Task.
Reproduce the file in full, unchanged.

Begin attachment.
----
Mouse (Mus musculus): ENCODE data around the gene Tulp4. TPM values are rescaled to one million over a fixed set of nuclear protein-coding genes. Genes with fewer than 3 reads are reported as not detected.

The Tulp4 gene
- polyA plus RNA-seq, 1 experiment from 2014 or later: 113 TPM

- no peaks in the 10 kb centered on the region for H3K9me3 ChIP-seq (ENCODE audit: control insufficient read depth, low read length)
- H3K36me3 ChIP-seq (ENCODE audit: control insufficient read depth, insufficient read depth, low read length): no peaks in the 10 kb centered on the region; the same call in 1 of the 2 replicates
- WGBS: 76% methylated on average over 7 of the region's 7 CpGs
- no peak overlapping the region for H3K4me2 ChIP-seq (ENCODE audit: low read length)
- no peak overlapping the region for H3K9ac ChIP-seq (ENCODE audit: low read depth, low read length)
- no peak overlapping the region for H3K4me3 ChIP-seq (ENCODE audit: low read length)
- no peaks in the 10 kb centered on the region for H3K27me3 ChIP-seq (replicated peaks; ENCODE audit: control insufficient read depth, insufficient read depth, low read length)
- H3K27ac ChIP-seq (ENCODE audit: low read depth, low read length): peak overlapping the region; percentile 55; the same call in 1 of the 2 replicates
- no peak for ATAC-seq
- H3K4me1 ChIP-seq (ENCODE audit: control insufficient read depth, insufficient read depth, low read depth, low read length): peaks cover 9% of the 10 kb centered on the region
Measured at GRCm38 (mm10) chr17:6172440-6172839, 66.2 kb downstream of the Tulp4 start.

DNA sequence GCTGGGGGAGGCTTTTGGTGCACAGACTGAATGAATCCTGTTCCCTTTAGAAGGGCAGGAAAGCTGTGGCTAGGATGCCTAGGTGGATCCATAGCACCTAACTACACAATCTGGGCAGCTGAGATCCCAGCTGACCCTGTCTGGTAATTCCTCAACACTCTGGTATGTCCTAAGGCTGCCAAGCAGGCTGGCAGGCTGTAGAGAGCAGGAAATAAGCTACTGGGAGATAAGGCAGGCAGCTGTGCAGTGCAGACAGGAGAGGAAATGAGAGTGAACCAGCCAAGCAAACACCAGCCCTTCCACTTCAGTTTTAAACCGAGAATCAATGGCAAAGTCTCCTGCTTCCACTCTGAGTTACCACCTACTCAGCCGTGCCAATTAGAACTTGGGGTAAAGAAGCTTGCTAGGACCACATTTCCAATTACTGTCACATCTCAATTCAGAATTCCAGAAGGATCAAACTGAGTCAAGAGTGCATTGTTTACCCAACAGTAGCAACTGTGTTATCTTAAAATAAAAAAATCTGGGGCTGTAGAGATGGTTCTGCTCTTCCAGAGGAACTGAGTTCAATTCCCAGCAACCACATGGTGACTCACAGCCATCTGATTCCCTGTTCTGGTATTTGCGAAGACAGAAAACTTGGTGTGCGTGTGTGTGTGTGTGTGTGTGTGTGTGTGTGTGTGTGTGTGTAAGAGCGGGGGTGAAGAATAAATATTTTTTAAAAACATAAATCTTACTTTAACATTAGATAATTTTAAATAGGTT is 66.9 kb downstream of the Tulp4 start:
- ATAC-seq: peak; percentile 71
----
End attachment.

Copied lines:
Mouse (Mus musculus): ENCODE data around the gene Tulp4. TPM values are rescaled to one million over a fixed set of nuclear protein-coding genes. Genes with fewer than 3 reads are reported as not detected.

The Tulp4 gene
- polyA plus RNA-seq, 1 experiment from 2014 or later: 113 TPM

- no peaks in the 10 kb centered on the region for H3K9me3 ChIP-seq (ENCODE audit: control insufficient read depth, low read length)
- H3K36me3 ChIP-seq (ENCODE audit: control insufficient read depth, insufficient read depth, low read length): no peaks in the 10 kb centered on the region; the same call in 1 of the 2 replicates
- WGBS: 76% methylated on average over 7 of the region's 7 CpGs
- no peak overlapping the region for H3K4me2 ChIP-seq (ENCODE audit: low read length)
- no peak overlapping the region for H3K9ac ChIP-seq (ENCODE audit: low read depth, low read length)
- no peak overlapping the region for H3K4me3 ChIP-seq (ENCODE audit: low read length)
- no peaks in the 10 kb centered on the region for H3K27me3 ChIP-seq (replicated peaks; ENCODE audit: control insufficient read depth, insufficient read depth, low read length)
- H3K27ac ChIP-seq (ENCODE audit: low read depth, low read length): peak overlapping the region; percentile 55; the same call in 1 of the 2 replicates
- no peak for ATAC-seq
- H3K4me1 ChIP-seq (ENCODE audit: control insufficient read depth, insufficient read depth, low read depth, low read length): peaks cover 9% of the 10 kb centered on the region
Measured at GRCm38 (mm10) chr17:6172440-6172839, 66.2 kb downstream of the Tulp4 start.

DNA sequence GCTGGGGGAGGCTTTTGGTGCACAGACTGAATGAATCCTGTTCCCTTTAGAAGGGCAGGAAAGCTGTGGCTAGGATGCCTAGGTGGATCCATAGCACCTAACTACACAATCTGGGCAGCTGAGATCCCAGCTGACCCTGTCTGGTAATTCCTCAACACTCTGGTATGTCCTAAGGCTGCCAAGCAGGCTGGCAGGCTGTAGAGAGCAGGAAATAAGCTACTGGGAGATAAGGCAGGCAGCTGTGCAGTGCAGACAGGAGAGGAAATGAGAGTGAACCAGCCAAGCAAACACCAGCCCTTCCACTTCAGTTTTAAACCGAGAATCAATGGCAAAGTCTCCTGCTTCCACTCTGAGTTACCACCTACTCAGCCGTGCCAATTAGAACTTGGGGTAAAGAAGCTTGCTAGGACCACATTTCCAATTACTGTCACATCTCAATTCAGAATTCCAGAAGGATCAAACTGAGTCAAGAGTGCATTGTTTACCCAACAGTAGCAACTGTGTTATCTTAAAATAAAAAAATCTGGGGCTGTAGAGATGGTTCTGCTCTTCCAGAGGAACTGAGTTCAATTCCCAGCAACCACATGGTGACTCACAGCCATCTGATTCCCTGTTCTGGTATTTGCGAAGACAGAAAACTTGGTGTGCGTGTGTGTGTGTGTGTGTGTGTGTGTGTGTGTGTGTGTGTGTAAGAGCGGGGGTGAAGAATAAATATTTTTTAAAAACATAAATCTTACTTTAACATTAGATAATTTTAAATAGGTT is 66.9 kb downstream of the Tulp4 start:
- ATAC-seq: peak; percentile 71